“I’ve always been a little bit weird, a little bit different. It can really set you apart. It’s so important to embrace being different rather than let it hinder you.”
Growing up in a Christian family and raised on Star Trek with her two brothers, and her two ducks, Natalie Nish comes from a musical family. A singer for a mother, and a local radio presenter for a father, singing, music and performing was always a part of her childhood and has since transcended into her adulthood. And despite looking at the pop genre as one that is heavily influential on her own career, she admits she was sheltered from most pop music as a child. From the likes of the Backstreet Boys, to the Spice Girls, to Stacie Orrico and Ed Sheeran- she appreciates pop’s structured way of writing when it comes to writing her own music.
“I love Ed Sheeran. I love his writing style and how he puts so much into a small amount of space without making it seem rushed. I love Stacie Orrico too, her voice and her style of singing is amazing. Her writing I haven’t looked into too much, but I noticed some of the songs she has recorded, she wrote back when she was 14 or 15.
“I’ve always been told that it’s really important to describe your music, in case you want to change labels or something. But I’m really not sure- I guess honest and quirky. And probably heavily pop-influenced, especially in structure.”
Similarly to Stacie, Natalie’s song writing career took off from a young age. From singing in the Church, to writing songs to sing to her younger brother, Natalie’s music and song writing abilities are still evolving, and always growing.
“I shared a room with my little brother as a kid and I remember always singing songs about fairies or something, just to help him sleep. A couple of years ago my dad found a cassette tape of songs I had written and sung when I was about ten. It’s always been there and I’ve always wanted to be a creator. Having a passion for music and wanting to create things kind of just came together into what it is now.
“For a very long time, I really wasn’t great. Even before I started studying it, I’d have ten songs I’d written at a time but I never wanted to show them to anyone, because I didn’t understand that it was okay to have bad songs. I then learnt that the most important thing is to just write, and write, and write. If you have crappy ones that come out, that’s fine- it’s just a part of the learning process and you can drop them. Once I found that mindset, it really opened up a lot more for writing. I’m still getting there though, I still try to challenge myself. I find I don’t write overly complicated chord structures or anything, so I’m trying to branch out more there.”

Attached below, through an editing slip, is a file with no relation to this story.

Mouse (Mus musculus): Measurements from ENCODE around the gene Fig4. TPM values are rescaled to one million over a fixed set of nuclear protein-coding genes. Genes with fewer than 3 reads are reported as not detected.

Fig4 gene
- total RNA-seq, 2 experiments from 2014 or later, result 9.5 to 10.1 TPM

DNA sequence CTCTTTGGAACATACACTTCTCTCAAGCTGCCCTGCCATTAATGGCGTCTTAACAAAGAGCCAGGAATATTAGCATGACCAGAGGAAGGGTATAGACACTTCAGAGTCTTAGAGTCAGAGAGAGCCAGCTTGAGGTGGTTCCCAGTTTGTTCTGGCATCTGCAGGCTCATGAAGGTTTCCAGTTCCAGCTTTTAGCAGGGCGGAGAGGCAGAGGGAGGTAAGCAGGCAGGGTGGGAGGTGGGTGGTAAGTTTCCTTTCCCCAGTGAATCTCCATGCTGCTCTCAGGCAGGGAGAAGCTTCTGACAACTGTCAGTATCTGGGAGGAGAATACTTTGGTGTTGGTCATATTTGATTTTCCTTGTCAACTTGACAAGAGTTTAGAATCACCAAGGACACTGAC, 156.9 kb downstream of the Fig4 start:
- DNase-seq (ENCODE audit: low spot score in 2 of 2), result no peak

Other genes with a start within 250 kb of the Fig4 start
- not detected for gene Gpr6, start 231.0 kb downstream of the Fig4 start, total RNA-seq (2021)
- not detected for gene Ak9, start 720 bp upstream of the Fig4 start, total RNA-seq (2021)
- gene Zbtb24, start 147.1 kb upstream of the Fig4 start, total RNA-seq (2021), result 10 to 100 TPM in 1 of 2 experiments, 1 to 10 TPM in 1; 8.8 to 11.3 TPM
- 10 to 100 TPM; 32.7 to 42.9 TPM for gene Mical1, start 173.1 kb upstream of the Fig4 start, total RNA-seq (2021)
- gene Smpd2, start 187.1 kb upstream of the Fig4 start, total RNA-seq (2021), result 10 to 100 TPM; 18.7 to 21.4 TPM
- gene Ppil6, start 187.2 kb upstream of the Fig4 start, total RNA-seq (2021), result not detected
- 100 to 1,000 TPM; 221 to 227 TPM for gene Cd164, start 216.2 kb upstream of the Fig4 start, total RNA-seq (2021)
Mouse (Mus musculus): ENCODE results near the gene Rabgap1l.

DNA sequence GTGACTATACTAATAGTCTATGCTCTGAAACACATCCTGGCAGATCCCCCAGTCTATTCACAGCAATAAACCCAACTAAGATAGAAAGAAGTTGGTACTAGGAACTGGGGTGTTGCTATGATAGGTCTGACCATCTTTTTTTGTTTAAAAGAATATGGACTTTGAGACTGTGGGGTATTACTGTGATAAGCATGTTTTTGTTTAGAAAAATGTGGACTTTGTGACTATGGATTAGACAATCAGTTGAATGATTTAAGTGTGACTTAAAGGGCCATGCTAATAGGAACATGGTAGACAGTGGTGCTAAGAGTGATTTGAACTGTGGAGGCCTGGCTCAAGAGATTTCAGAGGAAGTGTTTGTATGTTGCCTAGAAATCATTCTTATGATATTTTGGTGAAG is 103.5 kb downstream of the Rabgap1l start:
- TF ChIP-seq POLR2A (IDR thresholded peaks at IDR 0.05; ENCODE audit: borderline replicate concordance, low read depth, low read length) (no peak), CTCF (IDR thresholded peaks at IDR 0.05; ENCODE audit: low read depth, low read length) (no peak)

With years of experience and a progressive attitude, Natalie finds that her writing methods are not always typical. She admits that she won’t write a song until she has all the pieces ready to go, and will put them all together before fixing it up, rather than building up the song bit-by-bit. A lot of her lyrics come to her unexpectedly, or very much in the moment.
“I might be out somewhere and think of a word or lyric and write it down on a notepad, or I’ll be sitting at home and go back to those points later. I try to write things metaphorically a lot because otherwise I feel like I’m not doing justice to what I’m trying to say. Sometimes I’ll have my phone on record and just play around and sing whatever I feel like singing at the time, and then touch base with it later. If there’s anything I liked I’ll do it again, and then it’ll progress from there. It’s always the start of the song that’s the hardest part, afterwards you can just work on tidying everything up and making the structure more suitable. If I decide to write a song, it’s because I’ve already got all the pieces there to put it all together.”
As with her writing process, Natalie’s inspiration often comes in the moment. If she finds a particular event or emotion affecting her, she will write about it. And yet whilst most of her work is about herself and her relationships, she often finds herself wanting to write about the bigger picture- even if it is more of a challenge to do so.
“Every now and then, there’ll be topics or issues that are heavy on my heart and I’ll want to write about them, but sometimes they’ll be such a big deal that I don’t know how to write about them. I tried to write a song about homelessness a little while ago, and I’m currently debating whether or not I revisit it and write it a little bit better. Maybe to get some more knowledge about it before I go back into it.”
An evolving songwriter, Natalie is always looking for new opportunities to progress herself and show the world what she’s made of. Having only ever recorded in Melbourne, she’s been given the opportunity to record her next single in Sydney- which she says has been the highlight of her career so far.
“I contacted this songwriter in Sydney called Jeremy Fowler, whose sound I really liked. His manager said he’d be happy to work with me on my next song, so I’ll get to work with him in Sydney and get the song done. That was really exciting.”
Natalie launched her debut single ‘I’ll Leave You With This’ on June 9th. The single was premiered by The Real Songwriters of Melbourne thanks to The Backline Project. You can check out her live interview here and acoustic live performance.
You can listen to it here.
Written by Jordyn Hoekstra